Today, we celebrate Donald Fauntleroy Duck, first sighted in Hollywood in 1934. Despite nearly 80 years on the big screen and more than 150 films and countless comic books to his credit, Donald's plumage has never changed. Donald doesn't migrate, but resides year round in Duckburg. To our knowledge, longtime sweetheart Daisy has never made Donald a father. But he does show a strong paternal instinct for a trio of unruly nephews. While he means well, he tends to get in over his head, but he somehow overcomes the odds. And that perhaps is why Donald Duck is still loved after all these years. (BirdNote)
Environmental groups want work halted on Snake River dams
Environmental groups are asking a federal court to halt 11 infrastructure projects on four lower Snake River dams in Washington state that could ultimately be removed if a pending review determines the dams need to come out to help salmon. The 45-page notice filed late Monday in Portland, Oregon, estimates the cost of the projects at $110 million. Keith Ridler reports. (Associated Press)
Predicting Toxic Algae Blooms Just Got Easier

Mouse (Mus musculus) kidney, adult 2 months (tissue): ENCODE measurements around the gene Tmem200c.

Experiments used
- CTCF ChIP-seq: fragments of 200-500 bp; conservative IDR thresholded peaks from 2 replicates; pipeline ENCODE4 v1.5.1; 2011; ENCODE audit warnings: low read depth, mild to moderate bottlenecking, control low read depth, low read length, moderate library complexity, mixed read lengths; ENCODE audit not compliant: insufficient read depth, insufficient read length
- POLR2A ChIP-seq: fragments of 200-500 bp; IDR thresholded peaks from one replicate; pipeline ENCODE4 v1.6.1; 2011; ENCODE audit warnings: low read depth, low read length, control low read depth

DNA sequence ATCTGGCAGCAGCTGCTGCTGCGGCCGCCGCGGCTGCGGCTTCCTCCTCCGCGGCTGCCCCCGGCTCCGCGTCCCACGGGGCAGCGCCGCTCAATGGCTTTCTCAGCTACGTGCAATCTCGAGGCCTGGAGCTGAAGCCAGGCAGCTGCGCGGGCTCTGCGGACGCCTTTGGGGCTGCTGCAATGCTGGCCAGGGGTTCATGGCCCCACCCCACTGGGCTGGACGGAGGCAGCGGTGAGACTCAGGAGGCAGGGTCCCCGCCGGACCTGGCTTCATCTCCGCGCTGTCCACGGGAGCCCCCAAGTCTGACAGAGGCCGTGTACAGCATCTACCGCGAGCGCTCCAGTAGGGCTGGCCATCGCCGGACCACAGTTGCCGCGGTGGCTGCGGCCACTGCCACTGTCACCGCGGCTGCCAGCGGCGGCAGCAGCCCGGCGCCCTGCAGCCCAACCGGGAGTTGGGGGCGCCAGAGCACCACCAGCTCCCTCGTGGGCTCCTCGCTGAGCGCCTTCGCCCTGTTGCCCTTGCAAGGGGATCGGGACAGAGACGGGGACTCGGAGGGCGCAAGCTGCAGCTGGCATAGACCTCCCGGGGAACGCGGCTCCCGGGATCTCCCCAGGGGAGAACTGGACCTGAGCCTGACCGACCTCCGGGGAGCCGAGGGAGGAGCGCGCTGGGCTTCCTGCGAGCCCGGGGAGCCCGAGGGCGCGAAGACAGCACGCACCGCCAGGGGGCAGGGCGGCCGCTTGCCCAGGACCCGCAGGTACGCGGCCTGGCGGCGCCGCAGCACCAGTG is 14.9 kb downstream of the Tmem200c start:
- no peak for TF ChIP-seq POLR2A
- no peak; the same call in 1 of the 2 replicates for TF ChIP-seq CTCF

Scientists at Oregon State University have figured out a way to predict outbreaks of a dangerous neurotoxin called domoic acid in the Pacific Ocean. The toxin is produced during algae blooms and can make crab and shellfish unsafe to eat. A few years back, Oregon State University researcher Morgaine McKibben noticed that the ocean off Oregon had warmed considerably. It was part of a natural climate cycle called the Pacific Decadal Oscillation. Jes Burns reports. (OPB/EarthFix)
Aircraft carrier cleanup sparks pollution concerns
The Navy’s fast-tracked preparations to dismantle an old aircraft carrier could be putting Sinclair Inlet’s health in peril. Environmental regulators and local groups are concerned that the Puget Sound Naval Shipyard is scraping toxic amounts of copper-based paint directly into the water from the hull of the USS Independence. The Navy plans to tow the 1,070-foot-long carrier to Brownsville, Texas, where it will be handed over to shipbreakers. It was scheduled to leave Bremerton two months ago. Tristan Baurick reports. (Kitsap Sun)
Fossil fuel exports in the NW: Down but not out
Environmentalists are celebrating the recent news that Peter Goldmark, Washington State’s public lands commissioner, decided against leasing state-owned land in Longview for Millennium Bulk Terminal’s proposed coal export facility. Many say it’s a fatal blow to Millennium’s plan to export up to 44 million metric tons of Powder River Basin coal each year…. By denying Millennium the critical piece of land that it needs to build the facility, did Goldmark hand a final victory to those fighting along the Thin Green Line? Not according to Bill Chapman, Millennium Bulk President and C.E.O. “The decision today has no effect on the project,” he said in a statement. Samantha Larson reports. (Crosscut)
Tides flood rail lines near Edmonds, delaying Sounder commuters